The word ‘heirloom’ describes old cultivars of the Coffea Arabica plant which have existed for a long time. When specialty coffee buyers are unsure what varieties of Typica and Bourbon they are purchasing, they classify these varieties under the umbrella term: heirloom. Hence, when consumers pick up a bag of “heirloom” coffee, there is a chance that the beans are made up of more than 10,000 varieties!
Ethiopian heirloom coffees exhibits the following traits in its taste profile:
It is estimated that there are 10,000 - 15,000 coffee varieties in Ethiopia alone. Majority of them have yet to even been formally genetically identified. Heirloom varieties are mainly classified into 2 groups:
1. Jimma Agricultural Research Centre (JARC) varieties which researchers have developed these varieties with desirable characteristics like stronger resistance to diseases, pests, and increased yield.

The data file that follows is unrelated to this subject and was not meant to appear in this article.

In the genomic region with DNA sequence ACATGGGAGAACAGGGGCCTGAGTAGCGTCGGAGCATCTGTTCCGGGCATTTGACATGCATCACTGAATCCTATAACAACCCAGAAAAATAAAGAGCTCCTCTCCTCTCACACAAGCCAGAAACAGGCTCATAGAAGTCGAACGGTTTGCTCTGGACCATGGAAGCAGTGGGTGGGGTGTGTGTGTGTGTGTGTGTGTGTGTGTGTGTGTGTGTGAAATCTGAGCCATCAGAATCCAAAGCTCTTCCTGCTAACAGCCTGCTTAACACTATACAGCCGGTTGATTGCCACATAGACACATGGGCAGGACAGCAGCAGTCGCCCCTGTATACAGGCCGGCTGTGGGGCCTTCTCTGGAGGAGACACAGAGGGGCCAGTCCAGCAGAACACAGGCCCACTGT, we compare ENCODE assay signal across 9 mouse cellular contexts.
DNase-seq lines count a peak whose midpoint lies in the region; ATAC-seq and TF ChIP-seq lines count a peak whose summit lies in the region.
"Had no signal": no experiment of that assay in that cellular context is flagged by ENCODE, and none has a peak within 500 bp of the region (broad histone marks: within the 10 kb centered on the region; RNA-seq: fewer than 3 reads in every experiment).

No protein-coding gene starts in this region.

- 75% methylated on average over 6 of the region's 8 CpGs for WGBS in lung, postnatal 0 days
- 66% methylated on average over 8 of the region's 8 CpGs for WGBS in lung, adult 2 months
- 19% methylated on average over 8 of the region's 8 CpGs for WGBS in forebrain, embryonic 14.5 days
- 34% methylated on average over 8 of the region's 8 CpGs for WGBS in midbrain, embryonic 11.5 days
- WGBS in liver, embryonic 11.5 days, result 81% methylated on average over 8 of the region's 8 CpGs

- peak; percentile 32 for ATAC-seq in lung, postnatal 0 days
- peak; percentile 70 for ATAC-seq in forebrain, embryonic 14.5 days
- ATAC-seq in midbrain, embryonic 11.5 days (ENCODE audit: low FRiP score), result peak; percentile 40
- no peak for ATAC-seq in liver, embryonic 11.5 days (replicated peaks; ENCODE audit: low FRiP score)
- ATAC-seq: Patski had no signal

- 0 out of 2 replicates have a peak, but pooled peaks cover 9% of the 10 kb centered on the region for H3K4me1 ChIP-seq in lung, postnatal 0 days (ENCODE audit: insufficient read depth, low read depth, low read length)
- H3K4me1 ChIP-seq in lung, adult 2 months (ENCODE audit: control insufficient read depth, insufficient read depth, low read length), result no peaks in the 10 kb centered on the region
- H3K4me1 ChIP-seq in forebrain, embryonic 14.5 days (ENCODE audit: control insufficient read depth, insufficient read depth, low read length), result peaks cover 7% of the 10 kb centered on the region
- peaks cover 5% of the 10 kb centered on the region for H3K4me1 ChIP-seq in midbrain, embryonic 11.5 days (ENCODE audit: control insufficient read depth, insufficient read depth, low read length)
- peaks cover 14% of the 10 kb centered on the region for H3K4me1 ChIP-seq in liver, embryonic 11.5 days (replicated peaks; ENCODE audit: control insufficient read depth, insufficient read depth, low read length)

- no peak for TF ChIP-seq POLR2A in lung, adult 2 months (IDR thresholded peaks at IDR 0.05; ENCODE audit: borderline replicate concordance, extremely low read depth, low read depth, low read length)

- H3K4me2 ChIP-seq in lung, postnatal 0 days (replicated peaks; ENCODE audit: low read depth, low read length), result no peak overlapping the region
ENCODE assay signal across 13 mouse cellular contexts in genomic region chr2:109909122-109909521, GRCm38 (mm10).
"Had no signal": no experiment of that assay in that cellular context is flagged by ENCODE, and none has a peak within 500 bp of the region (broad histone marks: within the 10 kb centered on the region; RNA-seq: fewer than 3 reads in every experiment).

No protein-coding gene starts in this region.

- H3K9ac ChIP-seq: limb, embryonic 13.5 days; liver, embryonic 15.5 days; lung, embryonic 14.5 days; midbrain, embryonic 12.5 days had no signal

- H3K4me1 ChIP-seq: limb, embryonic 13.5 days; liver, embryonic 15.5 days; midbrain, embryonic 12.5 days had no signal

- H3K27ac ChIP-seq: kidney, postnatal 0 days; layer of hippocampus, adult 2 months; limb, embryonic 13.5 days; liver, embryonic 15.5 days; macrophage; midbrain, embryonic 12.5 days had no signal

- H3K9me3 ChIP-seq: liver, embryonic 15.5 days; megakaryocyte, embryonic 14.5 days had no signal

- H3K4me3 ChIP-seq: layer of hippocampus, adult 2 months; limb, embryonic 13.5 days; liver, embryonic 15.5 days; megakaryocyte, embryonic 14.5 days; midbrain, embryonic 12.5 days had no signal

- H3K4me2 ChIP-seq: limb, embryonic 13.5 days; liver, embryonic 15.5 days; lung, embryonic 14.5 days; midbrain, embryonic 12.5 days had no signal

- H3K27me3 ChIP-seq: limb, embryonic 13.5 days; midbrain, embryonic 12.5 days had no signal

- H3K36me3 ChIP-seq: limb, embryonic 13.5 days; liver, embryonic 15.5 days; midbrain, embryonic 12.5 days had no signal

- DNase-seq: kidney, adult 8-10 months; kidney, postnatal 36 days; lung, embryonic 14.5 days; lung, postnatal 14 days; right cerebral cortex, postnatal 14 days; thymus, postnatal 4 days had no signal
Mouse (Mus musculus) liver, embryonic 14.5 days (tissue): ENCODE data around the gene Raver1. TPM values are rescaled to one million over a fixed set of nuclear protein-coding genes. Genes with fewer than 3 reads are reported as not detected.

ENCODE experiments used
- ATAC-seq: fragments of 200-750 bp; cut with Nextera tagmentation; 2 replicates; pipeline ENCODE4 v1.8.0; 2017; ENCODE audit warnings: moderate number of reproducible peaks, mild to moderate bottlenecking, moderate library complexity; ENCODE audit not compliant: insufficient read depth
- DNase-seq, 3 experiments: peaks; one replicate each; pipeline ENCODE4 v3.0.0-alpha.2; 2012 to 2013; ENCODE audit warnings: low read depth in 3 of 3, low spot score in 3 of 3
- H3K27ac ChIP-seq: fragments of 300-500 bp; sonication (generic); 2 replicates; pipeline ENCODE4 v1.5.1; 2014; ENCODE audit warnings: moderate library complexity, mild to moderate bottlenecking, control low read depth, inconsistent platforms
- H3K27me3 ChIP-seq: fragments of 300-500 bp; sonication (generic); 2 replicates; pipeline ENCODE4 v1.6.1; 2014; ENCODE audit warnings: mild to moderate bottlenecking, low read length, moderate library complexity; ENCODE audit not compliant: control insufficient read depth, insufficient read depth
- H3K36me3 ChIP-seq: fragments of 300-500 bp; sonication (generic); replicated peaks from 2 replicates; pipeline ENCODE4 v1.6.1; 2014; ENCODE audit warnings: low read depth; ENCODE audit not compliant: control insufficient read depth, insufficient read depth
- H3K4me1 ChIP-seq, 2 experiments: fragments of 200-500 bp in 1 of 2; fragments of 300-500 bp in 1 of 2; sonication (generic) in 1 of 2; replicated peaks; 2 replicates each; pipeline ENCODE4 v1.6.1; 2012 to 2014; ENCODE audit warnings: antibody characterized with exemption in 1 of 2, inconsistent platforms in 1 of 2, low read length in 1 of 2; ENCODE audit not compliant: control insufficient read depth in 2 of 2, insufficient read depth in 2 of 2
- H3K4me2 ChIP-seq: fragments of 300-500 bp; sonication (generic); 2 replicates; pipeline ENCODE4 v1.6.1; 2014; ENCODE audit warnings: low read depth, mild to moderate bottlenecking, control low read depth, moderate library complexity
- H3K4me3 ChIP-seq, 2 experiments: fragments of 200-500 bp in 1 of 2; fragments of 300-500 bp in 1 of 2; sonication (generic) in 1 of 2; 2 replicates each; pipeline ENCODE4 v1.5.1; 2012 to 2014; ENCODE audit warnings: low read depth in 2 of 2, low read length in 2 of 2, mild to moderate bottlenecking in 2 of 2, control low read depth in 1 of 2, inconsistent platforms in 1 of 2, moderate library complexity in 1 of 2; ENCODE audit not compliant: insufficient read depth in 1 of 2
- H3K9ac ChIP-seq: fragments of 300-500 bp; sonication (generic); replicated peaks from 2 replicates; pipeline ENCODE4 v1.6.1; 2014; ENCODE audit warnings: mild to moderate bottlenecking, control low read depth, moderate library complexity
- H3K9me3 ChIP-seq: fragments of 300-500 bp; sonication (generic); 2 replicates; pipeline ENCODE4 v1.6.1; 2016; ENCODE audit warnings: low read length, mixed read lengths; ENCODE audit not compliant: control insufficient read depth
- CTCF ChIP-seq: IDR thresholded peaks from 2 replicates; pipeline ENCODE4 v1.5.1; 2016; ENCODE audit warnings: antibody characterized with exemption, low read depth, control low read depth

2. Regional landraces - this group of coffee trees refer to those that grow completely in the wild and have yet to be cultivated for commercial use. Thousands of these wild varieties have varying characteristics: yield, flavour profile, etc. Thus, due to the difficulty in naming and identifying every single wild heirloom species, they have all been grouped under the term ‘heirloom’.
Hence, Heirloom varieties are resulted from myriads of cross-breeding between species rather than stemming from one particular variety. They often offer surprising, new and unusual flavours which excite coffee enthusiasts.